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Nano Lett. 2012 Jun 13;12(6):3168-73. doi: 10.1021/nl301141g. Epub 2012 May 10.

Atom-by-atom observation of grain boundary migration in graphene.

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Central Facility for Electron Microscopy, Group of Electron Microscopy of Materials Science, Ulm University, 89081 Ulm, Germany.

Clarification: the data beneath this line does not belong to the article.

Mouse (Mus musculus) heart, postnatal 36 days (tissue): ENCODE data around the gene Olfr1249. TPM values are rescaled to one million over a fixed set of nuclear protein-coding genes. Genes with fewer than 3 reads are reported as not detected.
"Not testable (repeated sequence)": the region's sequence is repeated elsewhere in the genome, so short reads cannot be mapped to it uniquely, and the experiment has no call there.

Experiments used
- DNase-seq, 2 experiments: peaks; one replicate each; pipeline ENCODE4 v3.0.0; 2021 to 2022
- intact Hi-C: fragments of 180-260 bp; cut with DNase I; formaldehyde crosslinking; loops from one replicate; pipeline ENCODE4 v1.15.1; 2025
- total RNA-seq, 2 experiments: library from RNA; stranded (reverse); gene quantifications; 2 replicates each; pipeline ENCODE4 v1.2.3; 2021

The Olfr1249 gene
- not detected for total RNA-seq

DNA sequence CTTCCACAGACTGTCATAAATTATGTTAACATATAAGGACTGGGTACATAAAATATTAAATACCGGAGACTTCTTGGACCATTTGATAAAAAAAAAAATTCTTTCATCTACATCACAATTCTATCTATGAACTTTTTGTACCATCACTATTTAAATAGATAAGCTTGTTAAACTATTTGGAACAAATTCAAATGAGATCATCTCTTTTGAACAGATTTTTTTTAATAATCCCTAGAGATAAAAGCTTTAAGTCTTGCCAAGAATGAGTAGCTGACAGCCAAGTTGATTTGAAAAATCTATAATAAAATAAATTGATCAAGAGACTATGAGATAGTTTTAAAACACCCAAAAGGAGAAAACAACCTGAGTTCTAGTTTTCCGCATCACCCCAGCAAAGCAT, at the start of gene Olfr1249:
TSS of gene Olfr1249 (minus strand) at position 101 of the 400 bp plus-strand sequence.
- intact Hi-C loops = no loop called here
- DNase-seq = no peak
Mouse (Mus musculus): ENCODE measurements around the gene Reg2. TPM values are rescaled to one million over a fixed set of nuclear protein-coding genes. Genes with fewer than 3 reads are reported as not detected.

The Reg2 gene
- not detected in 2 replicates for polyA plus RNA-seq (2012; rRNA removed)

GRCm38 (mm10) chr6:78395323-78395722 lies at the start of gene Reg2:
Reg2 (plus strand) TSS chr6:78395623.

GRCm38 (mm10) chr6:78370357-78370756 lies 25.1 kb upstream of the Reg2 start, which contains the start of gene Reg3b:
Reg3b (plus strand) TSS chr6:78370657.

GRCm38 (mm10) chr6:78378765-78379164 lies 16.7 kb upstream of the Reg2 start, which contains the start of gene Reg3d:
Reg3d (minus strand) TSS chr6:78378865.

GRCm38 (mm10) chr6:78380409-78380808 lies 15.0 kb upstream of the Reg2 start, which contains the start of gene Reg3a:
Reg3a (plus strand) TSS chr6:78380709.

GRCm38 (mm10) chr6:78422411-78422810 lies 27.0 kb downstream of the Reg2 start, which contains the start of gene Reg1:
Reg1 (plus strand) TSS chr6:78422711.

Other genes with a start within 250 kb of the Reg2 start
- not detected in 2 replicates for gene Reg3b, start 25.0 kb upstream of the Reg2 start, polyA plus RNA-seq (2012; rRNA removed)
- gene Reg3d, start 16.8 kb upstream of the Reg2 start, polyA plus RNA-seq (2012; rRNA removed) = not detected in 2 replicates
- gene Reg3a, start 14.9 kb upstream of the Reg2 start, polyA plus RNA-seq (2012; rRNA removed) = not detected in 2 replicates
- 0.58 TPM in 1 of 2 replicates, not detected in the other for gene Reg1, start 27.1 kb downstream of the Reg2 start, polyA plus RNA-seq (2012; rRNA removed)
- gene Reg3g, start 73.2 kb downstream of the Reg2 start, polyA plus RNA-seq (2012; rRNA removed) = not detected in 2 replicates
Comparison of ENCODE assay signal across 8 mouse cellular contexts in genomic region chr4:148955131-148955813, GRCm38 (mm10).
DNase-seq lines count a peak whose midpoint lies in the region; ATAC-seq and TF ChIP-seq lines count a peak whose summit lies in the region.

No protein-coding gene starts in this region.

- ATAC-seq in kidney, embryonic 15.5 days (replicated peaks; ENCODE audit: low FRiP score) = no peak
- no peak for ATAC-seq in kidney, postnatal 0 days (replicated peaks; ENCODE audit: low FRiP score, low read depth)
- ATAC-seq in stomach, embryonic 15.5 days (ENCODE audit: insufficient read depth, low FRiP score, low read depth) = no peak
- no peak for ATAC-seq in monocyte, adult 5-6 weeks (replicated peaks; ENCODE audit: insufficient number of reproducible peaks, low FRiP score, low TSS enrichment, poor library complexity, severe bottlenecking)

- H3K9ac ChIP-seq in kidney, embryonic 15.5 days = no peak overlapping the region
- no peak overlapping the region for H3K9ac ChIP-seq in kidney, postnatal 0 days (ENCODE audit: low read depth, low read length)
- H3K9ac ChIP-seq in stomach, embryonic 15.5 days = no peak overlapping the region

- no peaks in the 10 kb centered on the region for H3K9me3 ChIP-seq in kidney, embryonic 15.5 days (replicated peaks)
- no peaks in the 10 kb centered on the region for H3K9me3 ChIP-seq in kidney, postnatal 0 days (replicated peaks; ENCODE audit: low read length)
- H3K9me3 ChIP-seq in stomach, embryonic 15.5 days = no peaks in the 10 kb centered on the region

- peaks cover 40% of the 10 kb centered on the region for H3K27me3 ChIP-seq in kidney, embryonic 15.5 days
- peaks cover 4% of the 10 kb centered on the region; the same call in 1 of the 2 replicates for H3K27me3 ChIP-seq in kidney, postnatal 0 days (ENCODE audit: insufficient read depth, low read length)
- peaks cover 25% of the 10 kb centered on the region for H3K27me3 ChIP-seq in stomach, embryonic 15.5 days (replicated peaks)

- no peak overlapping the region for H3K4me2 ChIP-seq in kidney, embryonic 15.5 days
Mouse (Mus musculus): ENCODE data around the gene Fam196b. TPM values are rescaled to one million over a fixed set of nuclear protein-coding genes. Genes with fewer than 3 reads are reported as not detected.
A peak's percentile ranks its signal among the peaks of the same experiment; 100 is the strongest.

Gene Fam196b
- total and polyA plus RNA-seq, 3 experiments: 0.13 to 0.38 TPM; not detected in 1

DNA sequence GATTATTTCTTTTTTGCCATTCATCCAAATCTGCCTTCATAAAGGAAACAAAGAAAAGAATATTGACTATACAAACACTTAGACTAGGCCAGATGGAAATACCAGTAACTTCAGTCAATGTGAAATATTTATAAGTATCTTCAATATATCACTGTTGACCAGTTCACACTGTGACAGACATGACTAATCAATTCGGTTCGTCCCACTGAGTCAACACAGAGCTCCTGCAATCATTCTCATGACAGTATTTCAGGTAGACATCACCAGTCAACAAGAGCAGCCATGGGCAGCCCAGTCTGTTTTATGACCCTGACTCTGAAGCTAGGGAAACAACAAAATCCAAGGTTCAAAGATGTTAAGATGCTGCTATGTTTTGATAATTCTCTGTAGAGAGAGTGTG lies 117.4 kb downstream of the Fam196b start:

Grain boundary (GB) migration in polycrystalline solids is a materials science manifestation of survival of the fittest, with adjacent grains competing to add atoms to their outer surfaces at each other's expense. This process is thermodynamically favored when it lowers the total GB area in the sample, thereby reducing the excess free energy contributed by the boundaries. In this picture, a curved boundary is expected to migrate toward its center of curvature with a velocity proportional to the local radius of boundary curvature (R). Investigating the underlying mechanism of boundary migration in a 3D material, however, has been reserved for computer simulation or analytical theory, as capturing the dynamics of individual atoms in the core region of a GB is well beyond the spatial and temporal resolution limits of current characterization techniques. Here, we similarly overcome the conventional experimental limits by investigating a 2D material, polycrystalline graphene, in an aberration-corrected transmission electron microscope, exploiting the energy of the imaging electrons to stimulate individual bond rotations in the GB core region. The resulting morphological changes are followed in situ, atom-by-atom, revealing configurational fluctuations that take on a time-averaged preferential direction only in the presence of significant boundary curvature, as confirmed by Monte Carlo simulations. Remarkably, in the extreme case of a small graphene grain enclosed within a larger one, we follow its shrinkage to the point of complete disappearance.

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